(CNN) -- John Lennon's killer, Mark David Chapman, was denied parole for the fifth time Tuesday.
Mark David Chapman in a mug shot just after his December 1980 arrest.
The New York State Division of Parole issued a release saying Chapman's request was denied "due to concern for the public safety and welfare."
Chapman, 53, is serving a sentence of 20 years to life in prison for shooting to death the former Beatle outside his New York City apartment on December 8, 1980.
The killer has served 24 years of his sentence at the maximum-security Attica Correctional Facility and was previously turned down by the New York State division of parole in 2000, 2002, 2004 and 2006.
Chapman is held in a building with other prisoners who are not considered to pose a threat to him, according to officials with the state Department of Correctional Services. He has his own prison cell but spends most of his day outside the cell working on housekeeping and in the library.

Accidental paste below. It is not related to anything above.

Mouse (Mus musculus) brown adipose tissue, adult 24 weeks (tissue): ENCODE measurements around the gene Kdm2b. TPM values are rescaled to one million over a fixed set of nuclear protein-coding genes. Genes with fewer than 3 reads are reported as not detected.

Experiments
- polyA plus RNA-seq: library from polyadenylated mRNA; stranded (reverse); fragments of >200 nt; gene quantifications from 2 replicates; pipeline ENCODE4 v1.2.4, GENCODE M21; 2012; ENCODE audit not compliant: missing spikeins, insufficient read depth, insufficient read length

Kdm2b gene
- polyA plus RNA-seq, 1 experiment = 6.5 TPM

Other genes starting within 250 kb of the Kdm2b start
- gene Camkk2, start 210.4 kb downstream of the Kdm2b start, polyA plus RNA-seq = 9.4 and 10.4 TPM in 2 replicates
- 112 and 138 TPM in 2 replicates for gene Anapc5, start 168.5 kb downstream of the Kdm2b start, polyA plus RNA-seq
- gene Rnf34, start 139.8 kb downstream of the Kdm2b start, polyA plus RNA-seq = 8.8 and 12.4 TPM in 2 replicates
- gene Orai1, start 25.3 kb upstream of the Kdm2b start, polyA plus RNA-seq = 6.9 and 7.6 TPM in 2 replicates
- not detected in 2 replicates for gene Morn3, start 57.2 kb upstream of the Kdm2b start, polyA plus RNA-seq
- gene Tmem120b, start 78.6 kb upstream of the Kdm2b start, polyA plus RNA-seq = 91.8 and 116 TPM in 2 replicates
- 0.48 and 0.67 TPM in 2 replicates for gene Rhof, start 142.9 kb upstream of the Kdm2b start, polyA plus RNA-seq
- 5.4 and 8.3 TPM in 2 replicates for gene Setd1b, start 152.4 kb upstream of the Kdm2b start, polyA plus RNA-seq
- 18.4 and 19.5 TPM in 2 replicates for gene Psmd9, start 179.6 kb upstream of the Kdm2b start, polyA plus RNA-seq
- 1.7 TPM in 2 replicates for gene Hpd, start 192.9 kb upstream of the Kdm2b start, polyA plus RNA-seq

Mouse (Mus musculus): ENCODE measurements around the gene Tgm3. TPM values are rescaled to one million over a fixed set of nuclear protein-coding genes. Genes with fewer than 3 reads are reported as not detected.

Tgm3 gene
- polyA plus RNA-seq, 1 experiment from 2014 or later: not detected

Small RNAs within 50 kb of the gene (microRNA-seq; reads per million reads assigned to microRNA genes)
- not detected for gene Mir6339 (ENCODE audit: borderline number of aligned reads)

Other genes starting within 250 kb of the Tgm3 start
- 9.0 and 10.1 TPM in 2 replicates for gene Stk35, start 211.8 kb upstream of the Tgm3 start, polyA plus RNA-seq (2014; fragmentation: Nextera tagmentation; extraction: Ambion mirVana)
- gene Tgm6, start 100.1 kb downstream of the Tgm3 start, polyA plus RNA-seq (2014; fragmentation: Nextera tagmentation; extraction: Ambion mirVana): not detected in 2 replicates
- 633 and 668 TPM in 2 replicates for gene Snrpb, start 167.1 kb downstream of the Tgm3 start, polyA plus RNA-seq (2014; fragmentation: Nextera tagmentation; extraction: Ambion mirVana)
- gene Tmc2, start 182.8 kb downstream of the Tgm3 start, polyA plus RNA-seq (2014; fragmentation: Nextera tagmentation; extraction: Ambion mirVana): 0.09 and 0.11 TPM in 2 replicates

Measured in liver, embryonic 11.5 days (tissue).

For the past 16 years he has received conjugal visits with his wife, Gloria. The visits are part of a state program called "family reunion" that allows inmates to spend up to 44 hours at a time with family members in a special setting.
Inmates must meet certain criteria to receive the privilege. Chapman has not had an infraction since 1994, said Erik Kriss, spokesman for the Department of Corrections.
Yoko Ono, Lennon's widow, in previous years has submitted a letter requesting that Chapman be denied parole. Calls Tuesday to Ono's legal representative have not been returned.
Fifty letters and a petition signed by almost 1,100 people were submitted objecting to releasing Chapman, said Division of Parole spokeswoman Heather Groll. Only three letters were submitted appealing for Chapman's release.
The next time Chapman can apply for parole is in August 2010.
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